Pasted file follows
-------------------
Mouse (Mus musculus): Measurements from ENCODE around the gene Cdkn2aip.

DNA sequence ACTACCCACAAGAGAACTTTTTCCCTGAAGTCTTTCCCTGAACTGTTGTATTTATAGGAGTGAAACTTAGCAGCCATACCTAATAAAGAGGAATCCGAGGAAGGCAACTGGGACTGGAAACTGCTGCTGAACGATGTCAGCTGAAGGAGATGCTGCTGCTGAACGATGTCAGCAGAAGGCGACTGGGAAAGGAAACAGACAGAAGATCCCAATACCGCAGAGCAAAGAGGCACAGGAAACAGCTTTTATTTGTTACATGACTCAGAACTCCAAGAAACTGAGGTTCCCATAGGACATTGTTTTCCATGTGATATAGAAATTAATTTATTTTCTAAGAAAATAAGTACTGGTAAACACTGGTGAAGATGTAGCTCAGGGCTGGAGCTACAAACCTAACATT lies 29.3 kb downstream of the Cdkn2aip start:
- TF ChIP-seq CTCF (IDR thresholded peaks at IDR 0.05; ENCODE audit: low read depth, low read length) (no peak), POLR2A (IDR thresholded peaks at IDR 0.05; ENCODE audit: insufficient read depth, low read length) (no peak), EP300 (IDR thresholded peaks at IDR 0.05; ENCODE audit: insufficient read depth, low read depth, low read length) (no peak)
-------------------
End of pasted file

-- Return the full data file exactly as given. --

Mouse (Mus musculus): Measurements from ENCODE around the gene Cdkn2aip.

DNA sequence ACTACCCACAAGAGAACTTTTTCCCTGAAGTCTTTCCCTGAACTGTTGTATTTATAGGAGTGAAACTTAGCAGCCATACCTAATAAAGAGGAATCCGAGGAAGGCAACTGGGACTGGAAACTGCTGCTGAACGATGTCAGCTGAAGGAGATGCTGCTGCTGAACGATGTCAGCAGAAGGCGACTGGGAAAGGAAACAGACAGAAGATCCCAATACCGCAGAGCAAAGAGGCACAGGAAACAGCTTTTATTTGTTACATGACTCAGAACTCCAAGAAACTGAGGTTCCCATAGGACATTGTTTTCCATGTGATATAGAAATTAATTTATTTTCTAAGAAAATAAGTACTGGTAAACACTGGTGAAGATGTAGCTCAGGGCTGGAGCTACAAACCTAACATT lies 29.3 kb downstream of the Cdkn2aip start:
- TF ChIP-seq CTCF (IDR thresholded peaks at IDR 0.05; ENCODE audit: low read depth, low read length) (no peak), POLR2A (IDR thresholded peaks at IDR 0.05; ENCODE audit: insufficient read depth, low read length) (no peak), EP300 (IDR thresholded peaks at IDR 0.05; ENCODE audit: insufficient read depth, low read depth, low read length) (no peak)